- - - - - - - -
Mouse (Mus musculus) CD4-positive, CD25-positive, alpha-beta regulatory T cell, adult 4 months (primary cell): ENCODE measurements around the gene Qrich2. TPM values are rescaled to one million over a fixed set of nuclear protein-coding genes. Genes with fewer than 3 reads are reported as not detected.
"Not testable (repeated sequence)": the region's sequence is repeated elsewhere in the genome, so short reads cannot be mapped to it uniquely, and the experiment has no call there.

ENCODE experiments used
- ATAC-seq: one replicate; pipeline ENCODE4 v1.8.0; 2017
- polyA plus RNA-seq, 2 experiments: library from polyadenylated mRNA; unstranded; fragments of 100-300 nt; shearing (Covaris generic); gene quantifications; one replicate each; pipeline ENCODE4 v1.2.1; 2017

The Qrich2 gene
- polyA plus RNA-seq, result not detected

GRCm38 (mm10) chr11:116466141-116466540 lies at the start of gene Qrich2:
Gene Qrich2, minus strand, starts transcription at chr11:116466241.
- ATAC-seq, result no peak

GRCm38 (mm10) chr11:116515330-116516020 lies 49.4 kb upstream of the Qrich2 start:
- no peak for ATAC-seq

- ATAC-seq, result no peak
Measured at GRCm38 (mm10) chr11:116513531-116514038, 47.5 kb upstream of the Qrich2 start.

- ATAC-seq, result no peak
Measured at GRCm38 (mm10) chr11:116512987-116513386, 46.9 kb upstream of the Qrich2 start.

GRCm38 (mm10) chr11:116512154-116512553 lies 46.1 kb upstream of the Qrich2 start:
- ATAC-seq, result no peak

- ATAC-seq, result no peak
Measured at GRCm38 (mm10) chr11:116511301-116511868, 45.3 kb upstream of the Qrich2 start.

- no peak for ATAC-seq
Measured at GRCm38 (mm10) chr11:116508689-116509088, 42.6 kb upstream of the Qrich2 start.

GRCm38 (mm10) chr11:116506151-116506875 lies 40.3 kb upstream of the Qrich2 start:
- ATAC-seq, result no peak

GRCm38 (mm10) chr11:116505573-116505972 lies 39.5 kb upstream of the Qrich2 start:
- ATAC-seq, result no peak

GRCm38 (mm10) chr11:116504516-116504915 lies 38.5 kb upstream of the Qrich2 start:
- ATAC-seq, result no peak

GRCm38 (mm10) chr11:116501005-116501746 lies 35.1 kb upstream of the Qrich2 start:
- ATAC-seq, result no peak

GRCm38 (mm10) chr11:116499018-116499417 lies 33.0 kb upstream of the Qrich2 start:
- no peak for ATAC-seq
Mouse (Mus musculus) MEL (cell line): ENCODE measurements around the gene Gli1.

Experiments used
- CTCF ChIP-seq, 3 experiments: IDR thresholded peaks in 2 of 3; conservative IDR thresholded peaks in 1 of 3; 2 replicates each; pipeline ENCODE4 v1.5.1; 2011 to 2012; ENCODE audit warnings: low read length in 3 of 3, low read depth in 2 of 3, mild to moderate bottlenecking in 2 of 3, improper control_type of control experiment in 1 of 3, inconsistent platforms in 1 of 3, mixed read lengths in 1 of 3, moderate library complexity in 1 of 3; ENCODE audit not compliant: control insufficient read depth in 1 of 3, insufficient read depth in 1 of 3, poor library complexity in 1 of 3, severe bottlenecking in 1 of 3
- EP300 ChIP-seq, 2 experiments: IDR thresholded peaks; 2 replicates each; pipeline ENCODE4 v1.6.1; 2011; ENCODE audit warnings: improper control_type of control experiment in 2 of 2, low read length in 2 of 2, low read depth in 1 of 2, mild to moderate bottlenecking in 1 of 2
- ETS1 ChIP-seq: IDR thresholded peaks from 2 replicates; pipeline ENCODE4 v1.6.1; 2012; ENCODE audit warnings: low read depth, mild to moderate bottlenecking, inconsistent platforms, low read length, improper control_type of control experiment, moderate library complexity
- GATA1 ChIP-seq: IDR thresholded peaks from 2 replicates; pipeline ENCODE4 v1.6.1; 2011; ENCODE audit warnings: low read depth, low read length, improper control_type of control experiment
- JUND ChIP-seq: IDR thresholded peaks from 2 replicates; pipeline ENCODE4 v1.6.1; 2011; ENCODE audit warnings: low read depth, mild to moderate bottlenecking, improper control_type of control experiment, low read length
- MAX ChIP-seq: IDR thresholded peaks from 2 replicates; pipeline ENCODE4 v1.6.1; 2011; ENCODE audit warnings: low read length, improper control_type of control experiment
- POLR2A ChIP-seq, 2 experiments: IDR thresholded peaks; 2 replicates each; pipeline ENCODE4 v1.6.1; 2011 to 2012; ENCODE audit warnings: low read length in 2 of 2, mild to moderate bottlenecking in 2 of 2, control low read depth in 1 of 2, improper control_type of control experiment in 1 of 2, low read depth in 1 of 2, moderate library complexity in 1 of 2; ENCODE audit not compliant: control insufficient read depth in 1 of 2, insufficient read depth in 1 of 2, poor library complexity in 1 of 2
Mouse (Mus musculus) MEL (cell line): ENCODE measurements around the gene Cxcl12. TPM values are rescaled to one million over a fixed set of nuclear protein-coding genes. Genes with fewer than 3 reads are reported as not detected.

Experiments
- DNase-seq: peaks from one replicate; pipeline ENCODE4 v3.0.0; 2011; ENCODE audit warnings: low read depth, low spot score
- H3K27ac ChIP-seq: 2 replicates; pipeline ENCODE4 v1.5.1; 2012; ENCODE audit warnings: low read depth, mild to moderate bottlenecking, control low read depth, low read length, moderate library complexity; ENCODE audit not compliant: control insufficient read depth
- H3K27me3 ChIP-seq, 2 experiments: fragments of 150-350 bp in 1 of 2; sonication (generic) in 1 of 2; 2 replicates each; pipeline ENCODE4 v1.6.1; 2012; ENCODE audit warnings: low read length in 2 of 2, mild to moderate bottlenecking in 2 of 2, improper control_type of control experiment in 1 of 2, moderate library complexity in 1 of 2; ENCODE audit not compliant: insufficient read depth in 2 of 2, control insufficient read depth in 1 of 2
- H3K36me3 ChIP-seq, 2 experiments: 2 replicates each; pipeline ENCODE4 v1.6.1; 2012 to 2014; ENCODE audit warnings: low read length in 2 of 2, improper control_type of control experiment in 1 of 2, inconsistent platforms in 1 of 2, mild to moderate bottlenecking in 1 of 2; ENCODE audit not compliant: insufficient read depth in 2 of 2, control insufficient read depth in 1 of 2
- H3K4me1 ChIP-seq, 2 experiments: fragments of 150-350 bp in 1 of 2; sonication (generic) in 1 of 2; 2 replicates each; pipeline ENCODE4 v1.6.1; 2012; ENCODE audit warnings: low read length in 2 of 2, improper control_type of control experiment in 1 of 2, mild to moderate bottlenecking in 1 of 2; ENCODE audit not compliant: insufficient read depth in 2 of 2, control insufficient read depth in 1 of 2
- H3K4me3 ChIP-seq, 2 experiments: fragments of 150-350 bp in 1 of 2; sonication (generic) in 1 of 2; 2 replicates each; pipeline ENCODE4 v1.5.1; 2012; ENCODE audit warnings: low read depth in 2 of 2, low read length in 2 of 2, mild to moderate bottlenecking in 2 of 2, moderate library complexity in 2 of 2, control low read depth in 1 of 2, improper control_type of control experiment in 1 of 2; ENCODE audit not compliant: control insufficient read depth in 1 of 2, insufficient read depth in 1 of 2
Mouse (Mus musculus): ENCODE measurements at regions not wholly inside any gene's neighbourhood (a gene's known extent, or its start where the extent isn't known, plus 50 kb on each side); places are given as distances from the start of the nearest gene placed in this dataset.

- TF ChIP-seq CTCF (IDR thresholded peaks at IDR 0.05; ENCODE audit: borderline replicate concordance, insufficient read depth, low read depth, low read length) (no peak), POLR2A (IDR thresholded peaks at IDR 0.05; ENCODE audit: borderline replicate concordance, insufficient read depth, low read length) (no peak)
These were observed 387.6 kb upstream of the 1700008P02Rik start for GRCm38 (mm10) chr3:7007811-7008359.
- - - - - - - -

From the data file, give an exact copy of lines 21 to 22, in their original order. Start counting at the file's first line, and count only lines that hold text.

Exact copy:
- no peak for ATAC-seq
Measured at GRCm38 (mm10) chr11:116508689-116509088, 42.6 kb upstream of the Qrich2 start.